What’s a day in the life of a film technician like? We attempt to find out through this fortnightly column.
Even if one wouldn’t know art director Muthuraj by sight, his set designs would certainly strike a chord – from the massive magician’s workshop set for Mersal to the realistic recreation of the bustling Ranganathan Street for Angadi Theru, the palace sets for Vijay’s Puli and those of the slums in Velaikkaran, they are all his brainchildren. When I visit his art studio in Valasaravakkam, he’s busy chiseling something for a few upcoming films. The studio looks more like a shooting location. The statue he’d made for Puli stands at the entrance as lovely sketches are stacked behind the sofa. “It’s the flower valley sketch for I,” he says, spotting my gaze, “and that’s the classroom sketch for Nanban.”
A model of Rajini the robot has pride of place. “Please don’t click pictures of it,” requests Muthuraj; he has worked with director Shankar on three films. The set work will be huge, he says, but working with Shankar is very easy. “He’s clear about what he wants. All roads that you see in the 2.0 teaser were made here. We created a 2 km stretch. The movie was extensively shot on the sets. The entire pre-production work for 2.0 took more than six months.”
Muthuraj often puts in gruelling hours; he recalls a ‘critical situation’ that arose during Shankar’s Nanban. “For the ‘Asku Laska’ song, you would have noticed a fully-painted train in the background. The song was shot in Tirunelveli. As we got permission to work on the train only in the evening, we had to finish painting the entire train overnight. Over 250 folk-painting artists completed it in the given time. It was tremendous work.”
(the train sequence starts at 4.58)
About his typical day at work, Muthuraj says, “My work doesn’t follow a set pattern every day. Inception to execution of a project takes a minimum of six months. First, I discuss the concept of the film with 30 of my assistant art directors. Then I sketch the basic set, after which it will be converted it into a 3D format. We check everything about the set including the camera angles and different views of the set in the system. We do not have to create an entire set these days. We do half of the work, and the rest will be taken care by the CG department. After initial discussions, we co-ordinate with the CG team to design the extension of the set in graphics. Then, carpentry work starts in my workshop and the execution of our paperwork begins; it will go on until the shoot is wrapped up. If I have to shuttle between two big films, the execution will be taken care by my assistants.”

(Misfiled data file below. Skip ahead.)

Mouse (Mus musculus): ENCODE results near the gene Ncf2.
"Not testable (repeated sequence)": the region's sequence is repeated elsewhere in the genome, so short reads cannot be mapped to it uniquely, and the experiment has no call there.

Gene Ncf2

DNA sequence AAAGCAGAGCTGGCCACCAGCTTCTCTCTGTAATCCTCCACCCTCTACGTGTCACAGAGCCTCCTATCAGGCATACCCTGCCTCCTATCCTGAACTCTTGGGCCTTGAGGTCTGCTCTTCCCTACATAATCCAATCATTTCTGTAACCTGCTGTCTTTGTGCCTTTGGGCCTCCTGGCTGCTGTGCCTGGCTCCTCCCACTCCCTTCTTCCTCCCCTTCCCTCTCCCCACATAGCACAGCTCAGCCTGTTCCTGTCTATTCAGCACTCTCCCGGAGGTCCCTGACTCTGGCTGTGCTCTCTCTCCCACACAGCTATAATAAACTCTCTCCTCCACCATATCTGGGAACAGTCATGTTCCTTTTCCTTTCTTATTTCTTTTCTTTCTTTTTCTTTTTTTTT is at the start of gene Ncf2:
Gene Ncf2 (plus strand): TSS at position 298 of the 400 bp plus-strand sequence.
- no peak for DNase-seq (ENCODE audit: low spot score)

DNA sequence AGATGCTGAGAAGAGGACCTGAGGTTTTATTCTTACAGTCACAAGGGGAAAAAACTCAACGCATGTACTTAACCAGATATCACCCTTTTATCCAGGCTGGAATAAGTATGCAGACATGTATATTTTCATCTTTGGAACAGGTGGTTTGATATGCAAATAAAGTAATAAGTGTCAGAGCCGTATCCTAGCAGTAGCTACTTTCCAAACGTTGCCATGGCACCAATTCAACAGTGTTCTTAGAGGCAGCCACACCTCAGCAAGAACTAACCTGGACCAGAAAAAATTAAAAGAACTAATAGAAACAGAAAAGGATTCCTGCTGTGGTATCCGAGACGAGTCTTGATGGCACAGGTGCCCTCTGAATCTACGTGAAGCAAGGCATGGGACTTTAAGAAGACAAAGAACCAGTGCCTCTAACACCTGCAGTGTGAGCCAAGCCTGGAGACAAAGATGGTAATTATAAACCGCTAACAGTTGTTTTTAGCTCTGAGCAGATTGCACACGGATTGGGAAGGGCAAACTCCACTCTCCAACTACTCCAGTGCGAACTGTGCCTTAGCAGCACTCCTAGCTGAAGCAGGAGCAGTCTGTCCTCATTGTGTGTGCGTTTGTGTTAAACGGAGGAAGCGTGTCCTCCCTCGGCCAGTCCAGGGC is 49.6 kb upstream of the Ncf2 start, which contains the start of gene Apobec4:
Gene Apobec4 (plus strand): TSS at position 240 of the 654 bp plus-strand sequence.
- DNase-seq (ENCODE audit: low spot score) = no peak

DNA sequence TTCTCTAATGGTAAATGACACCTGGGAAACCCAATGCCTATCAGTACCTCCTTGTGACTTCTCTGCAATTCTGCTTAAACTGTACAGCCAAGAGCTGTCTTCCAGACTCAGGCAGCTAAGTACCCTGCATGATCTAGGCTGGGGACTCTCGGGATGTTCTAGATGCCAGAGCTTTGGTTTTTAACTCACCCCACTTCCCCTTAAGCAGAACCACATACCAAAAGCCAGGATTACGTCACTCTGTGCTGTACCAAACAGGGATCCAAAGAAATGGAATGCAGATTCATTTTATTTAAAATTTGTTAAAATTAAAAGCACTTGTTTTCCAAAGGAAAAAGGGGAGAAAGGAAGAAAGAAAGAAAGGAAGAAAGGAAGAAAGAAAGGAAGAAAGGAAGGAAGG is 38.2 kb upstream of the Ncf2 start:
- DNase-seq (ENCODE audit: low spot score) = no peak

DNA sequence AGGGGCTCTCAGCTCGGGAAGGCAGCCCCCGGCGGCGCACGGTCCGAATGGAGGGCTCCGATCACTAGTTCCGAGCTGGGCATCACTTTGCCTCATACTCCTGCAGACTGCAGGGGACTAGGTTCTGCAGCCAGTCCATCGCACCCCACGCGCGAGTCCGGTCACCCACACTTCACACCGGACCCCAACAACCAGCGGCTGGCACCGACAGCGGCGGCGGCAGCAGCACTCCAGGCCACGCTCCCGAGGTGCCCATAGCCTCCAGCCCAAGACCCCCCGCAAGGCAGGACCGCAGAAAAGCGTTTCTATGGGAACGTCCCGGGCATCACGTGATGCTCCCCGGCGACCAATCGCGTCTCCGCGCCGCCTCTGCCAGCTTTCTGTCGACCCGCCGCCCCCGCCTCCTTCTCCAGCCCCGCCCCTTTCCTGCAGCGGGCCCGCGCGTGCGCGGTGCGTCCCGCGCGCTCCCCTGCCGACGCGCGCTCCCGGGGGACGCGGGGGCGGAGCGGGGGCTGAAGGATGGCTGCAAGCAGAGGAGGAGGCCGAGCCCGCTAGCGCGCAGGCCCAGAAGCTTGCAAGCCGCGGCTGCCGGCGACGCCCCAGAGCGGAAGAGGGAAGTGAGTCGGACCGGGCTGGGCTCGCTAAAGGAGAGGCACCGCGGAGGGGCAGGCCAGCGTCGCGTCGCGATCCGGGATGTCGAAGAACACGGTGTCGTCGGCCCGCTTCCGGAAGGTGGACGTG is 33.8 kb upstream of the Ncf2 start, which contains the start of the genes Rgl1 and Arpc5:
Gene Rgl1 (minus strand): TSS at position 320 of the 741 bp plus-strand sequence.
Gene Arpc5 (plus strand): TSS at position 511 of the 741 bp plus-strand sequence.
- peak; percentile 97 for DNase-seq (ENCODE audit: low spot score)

The advent of computer graphics, Muthuraj declares, is both a boon and a bane. “For a 100 feet set, we’d only have to do 25 feet and the rest would be taken care of by CG. But, it is also making people very laidback. Any flaw in set design can be corrected by the CG and DI, they say.”
Muthuraj attributes his artistic prowess to his grandfather. “I developed an interest in painting when I was in class six. Also, my grandfather, who used to conduct stage dramas, is my biggest inspiration. He would create many small sets of a temple, a home and a hospital for his stage shows. When I get back from school, he would let me paint all those.”
Work is easy for Muthuraj when there’s a physical something to derive inspiration from. “If a director wants me to sketch a slum in Saidapet, I would go there, click a few pictures and sketch based on the photo references. But if someone tells me to create an imaginary world, it would be a challenge. I created a devil’s world for ‘Ennodu Nee Irundhaal’ in Shankar’s I, based on the ‘Beauty and the Beast’ concept. That song’s set sketch took three months, and the execution took another three months. The most challenging to work on was the Malayalam film Guru (1997). Back then, there was no technological advancement. I had to create an imaginary kingdom for visually-challenged people – it was a period-fantasy film. An immensely satisfying experience.”
His upcoming projects include the Sivakarthikeyan-starrer Velaikkaran.“The slum backdrop that you see in the film’s teaser is just a part of a massive set. It took many months for us to complete it. If the director wants to shoot a scene in a particular house, we would have to get it shoot-ready. We had to recreate many live locations like that in Velaikkaran.”
The Art Director Muthuraj interview is a Silverscreen exclusive.